06/21/2013 02:12 pm ET Updated Aug 21, 2013

Working Like a Dog: Tips for Pet Parents on Take Your Dog to Work Day

At Petplan, every day is Take Your Dog to Work Day. We share our workspace with everyone from a 17-lb. Pug named Henry to a 197-lb. Mastiff named Doyle (not to mention cats, Guinea pigs, and even a cockatoo named Bird is the Word!).

But on Friday, June 21, workplaces all over the country will participate in Pet Sitters International's annual event, which invites employees to come to the office with their four-legged friends for this one special day.

Pets have been proven to do everything from soothing stress to providing comic relief at the workplace. In fact, pets are becoming such a part of our work lives that many big companies are now doing things like adopting pet-friendly office policies and offering pet insurance as an employee benefit!

All of this is great news for those of us who can't bear to be apart from our furry friends for those long hours at the office. But while your pooch may be perfectly affable, that doesn't mean he'll necessarily pass the cubicle test. And a workplace designed with anything but pets in mind can present pet health perils every industrious pet parent should know how to navigate.

Since there's no such thing as workman's comp for our four-legged friends, here are some office dangers to be aware of, and tips for making Take Your Dog to Work Day safe and fun "fur" all.

Technological Tie-Ups
The typical workspace is made up of many moving parts that can put our pets in harm's way. From computer cables to the office supply closet, there's no shortage of gadgets and gizmos that can land our pets in trouble. Before bringing your best friend into your office, be sure to clear your work area of any loose cables and cords that might make tempting chew toys, and keep things like fans, paper cutters and printers up high and out of paws' reach. Give your pet a place to be and something to do; bring along a pop-up crate and a special treat like a Kong to keep your precocious pup preoccupied.

Hairy at the Heel
While your coworkers will naturally want to crowd around and dote on your dog, try to avoid letting too big of a crowd assemble all at once. Pets' paws can easily be punctured by high heels if someone makes a misstep, and rolling chairs can crush toes or tails in close quarters. Don't be afraid to set boundaries for your colleagues when it comes to interacting with your pet. Not only can it save him from being trodden on, but he'll probably feel much more relaxed making new friends more slowly.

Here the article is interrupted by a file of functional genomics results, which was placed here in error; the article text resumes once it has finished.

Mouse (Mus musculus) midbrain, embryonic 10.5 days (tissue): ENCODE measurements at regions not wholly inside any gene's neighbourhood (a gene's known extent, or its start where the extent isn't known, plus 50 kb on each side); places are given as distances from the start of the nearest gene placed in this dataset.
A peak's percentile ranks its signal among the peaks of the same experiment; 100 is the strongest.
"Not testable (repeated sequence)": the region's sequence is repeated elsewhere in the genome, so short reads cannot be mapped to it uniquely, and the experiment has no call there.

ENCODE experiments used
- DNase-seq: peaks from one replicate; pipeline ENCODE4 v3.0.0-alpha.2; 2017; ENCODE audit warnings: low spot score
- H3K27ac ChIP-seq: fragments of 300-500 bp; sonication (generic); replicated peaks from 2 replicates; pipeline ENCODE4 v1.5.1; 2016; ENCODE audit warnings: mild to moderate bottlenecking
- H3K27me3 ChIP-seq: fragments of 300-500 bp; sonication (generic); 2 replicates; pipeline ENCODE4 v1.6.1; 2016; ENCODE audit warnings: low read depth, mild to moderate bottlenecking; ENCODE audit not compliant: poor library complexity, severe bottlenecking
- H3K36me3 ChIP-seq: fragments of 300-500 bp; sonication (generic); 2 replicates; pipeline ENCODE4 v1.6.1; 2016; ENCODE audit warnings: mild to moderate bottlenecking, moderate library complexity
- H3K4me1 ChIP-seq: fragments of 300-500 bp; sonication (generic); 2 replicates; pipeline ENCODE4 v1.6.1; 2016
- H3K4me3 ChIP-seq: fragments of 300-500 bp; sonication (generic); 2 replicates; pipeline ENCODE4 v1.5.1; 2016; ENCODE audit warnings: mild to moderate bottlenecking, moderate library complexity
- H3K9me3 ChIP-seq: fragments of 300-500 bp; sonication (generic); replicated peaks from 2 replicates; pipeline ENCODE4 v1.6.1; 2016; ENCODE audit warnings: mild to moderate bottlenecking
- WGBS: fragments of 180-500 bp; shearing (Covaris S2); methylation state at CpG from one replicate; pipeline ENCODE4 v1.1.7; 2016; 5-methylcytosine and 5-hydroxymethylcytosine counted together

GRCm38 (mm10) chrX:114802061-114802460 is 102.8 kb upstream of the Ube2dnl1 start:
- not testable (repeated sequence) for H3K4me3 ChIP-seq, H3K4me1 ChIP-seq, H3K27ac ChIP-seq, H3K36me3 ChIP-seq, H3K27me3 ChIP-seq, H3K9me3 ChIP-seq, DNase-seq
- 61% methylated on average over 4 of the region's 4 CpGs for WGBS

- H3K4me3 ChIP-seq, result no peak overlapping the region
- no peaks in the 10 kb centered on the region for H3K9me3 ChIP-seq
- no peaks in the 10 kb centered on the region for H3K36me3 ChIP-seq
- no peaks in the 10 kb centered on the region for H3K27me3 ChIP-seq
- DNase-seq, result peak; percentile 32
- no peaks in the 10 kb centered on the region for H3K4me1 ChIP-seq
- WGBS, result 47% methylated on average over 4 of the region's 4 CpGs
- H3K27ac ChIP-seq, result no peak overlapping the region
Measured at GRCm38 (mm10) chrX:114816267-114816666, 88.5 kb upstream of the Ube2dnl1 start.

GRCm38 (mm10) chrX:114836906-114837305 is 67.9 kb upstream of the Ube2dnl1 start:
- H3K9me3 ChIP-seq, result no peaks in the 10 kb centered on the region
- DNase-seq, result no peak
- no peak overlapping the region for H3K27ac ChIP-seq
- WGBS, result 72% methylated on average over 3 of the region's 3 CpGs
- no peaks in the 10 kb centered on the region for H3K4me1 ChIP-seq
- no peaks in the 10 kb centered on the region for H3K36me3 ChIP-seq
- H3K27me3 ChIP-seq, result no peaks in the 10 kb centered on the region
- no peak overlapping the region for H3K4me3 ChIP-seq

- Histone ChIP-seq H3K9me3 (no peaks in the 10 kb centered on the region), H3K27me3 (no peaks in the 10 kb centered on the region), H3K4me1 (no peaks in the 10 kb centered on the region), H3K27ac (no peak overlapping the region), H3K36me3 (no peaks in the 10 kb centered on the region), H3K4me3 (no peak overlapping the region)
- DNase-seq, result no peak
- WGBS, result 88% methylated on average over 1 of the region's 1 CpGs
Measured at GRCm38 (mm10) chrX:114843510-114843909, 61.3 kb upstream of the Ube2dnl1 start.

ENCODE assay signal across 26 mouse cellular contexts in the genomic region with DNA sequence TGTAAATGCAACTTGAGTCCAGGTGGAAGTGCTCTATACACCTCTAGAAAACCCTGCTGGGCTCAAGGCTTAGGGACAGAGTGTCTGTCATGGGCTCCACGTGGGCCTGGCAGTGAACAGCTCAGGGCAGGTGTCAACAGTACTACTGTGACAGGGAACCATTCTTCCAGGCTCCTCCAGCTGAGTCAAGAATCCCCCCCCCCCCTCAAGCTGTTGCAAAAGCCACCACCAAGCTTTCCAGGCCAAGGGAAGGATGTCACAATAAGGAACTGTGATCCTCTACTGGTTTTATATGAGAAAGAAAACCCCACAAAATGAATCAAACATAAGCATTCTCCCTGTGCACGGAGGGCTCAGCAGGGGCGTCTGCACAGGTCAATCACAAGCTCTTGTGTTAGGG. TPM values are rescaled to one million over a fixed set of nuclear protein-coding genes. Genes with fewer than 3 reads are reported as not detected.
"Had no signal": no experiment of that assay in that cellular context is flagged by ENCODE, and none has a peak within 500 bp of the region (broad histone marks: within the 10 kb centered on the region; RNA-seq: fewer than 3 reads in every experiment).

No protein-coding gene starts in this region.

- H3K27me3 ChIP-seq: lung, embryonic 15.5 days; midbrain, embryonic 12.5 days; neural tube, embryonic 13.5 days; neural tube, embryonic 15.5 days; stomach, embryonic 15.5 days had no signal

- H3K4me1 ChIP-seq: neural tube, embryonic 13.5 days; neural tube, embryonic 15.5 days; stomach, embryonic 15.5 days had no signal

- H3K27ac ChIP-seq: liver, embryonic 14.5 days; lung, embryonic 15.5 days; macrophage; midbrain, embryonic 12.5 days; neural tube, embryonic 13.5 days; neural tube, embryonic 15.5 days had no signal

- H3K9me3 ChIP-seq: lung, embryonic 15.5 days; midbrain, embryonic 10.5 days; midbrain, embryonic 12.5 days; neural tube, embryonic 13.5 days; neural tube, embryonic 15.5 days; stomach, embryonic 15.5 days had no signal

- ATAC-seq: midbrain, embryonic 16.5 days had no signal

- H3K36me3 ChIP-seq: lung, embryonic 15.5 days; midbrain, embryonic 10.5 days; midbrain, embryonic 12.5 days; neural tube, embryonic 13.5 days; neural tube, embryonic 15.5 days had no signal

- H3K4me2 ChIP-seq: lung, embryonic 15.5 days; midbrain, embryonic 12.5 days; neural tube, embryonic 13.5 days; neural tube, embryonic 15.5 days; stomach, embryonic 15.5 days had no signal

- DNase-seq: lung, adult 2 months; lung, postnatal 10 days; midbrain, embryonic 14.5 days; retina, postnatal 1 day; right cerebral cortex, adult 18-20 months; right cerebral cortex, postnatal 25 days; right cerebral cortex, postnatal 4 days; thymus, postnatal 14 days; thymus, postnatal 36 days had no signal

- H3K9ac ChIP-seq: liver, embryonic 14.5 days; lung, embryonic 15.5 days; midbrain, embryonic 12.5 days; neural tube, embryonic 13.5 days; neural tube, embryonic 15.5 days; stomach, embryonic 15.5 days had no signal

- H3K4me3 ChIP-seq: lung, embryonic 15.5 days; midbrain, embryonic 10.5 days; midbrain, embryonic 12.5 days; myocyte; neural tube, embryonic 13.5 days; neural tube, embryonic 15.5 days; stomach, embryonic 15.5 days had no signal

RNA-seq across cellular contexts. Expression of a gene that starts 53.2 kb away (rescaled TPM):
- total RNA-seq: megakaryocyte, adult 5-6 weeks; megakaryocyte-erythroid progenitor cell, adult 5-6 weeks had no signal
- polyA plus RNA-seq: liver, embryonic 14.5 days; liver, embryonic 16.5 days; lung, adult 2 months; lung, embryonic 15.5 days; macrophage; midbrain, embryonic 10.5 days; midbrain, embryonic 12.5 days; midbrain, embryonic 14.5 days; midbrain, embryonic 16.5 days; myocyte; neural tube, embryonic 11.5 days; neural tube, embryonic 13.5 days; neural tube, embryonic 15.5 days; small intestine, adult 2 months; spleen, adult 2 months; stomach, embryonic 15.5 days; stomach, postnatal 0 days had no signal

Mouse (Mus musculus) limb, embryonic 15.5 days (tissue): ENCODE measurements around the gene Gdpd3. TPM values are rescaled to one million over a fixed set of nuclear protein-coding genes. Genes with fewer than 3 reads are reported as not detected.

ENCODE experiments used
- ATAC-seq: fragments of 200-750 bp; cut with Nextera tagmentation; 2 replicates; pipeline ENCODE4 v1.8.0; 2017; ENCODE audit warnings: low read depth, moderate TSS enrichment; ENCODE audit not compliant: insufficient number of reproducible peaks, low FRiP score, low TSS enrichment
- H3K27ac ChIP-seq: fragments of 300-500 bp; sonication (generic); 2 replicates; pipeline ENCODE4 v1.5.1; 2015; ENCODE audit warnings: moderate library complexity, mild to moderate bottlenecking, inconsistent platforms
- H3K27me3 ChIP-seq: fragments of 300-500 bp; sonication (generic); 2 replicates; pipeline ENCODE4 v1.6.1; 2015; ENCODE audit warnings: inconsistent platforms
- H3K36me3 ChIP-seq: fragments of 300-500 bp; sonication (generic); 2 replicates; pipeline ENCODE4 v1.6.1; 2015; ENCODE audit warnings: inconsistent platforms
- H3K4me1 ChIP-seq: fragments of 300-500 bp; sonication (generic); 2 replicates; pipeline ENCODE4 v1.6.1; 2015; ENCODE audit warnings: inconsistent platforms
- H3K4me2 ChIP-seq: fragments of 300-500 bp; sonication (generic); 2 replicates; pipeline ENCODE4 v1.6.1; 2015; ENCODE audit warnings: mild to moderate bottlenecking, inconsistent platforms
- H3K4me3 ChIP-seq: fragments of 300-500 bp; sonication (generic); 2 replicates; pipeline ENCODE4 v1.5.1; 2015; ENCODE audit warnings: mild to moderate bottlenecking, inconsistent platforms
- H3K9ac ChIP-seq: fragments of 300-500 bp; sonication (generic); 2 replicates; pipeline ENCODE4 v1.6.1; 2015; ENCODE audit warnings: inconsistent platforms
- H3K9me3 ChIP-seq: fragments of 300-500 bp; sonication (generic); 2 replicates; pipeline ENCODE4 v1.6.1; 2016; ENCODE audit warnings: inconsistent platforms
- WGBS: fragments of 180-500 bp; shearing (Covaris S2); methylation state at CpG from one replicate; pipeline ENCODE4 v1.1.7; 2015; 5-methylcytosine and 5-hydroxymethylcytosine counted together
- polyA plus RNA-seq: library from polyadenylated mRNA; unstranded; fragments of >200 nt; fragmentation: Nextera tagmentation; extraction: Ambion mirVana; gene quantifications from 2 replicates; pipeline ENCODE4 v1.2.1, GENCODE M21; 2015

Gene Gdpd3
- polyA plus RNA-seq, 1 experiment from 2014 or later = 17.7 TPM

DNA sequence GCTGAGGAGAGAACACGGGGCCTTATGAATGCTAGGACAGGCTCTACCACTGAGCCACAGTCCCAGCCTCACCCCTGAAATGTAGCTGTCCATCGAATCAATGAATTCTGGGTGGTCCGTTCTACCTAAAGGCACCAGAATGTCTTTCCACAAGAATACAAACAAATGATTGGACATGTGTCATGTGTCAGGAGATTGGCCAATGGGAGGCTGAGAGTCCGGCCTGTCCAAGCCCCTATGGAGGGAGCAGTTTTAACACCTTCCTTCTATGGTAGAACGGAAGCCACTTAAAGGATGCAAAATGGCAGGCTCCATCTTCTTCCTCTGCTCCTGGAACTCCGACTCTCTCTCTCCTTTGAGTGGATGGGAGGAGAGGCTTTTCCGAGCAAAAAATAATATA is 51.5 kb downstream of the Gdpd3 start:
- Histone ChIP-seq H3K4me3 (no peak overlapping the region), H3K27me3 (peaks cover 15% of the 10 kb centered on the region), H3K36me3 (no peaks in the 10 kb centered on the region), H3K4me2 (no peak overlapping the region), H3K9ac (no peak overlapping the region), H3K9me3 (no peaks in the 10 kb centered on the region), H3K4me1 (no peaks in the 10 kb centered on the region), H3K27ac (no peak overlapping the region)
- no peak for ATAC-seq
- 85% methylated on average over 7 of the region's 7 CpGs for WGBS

Appetite for Destruction
If your office is anything like mine, there's always a new accomplishment or accolade to celebrate. While an atmosphere of good cheer makes the workday more pleasant, cake, candy and other treats should never be left out "for the taking" when pets are on the clock. No one wants to share a cubicle with a pet in intestinal distress - but more importantly, human foods like coffee and chocolate can actually poison our pets. Pay extra attention to keep your dog's nose out of the trash cans, and ask your coworkers to discard leftover lunches away from their desks and in a can with a lid.

Behind Closed Doors
The office environment is a brand new experience for your dog, and he'll want to explore new sights and smells in every direction. Keep careful watch at office doors - especially the ones that lead outside - and keep your dog leashed at all times when not gated or crated safely in your workspace to maintain control of his whereabouts. Even a dog who doesn't typically dart out of doors may let his curiosity get the best of him, and doors leading to parking lots, loading docks, waste removal areas and busy streets can be gateways to disaster for roaming dogs. Your coworkers may not be as vigilant as you are about keeping your dog safely behind closed doors, so keeping a leash on hand when people are coming and going is your best bet to protect your pet.

Office Paw-litics
Just as you probably don't get along with every single person you work with, your dogs can clash with certain personalities at work, too. To keep squabbles from surfacing, introduce your dog to one or two other dogs at a time, rather than turning him loose into a group. Keep toys, treats and anything pets might compete over out of common areas, and avoid letting other dogs into your pet's personal space like his bed or his den. Don't let play escalate; if your dog seems to be getting overexcited, remove him from the situation until he can calm himself down. Watch your buddy interact with his new friends and take note of his body language; if he tenses up or gives another dog a hard stare, he probably needs a little break and some space to himself.

Bringing your best friend to work has so many benefits, and with a little preparation and mindfulness, it can be a wonderful way to to celebrate the value of pets in the workplace - and of course, to show off your furry family member! Whether your four-legged love has his eye on the corner office, or if he's more like mailroom material, don't forget to give your dog an extra treat for the most important job that he does every day - being your best friend.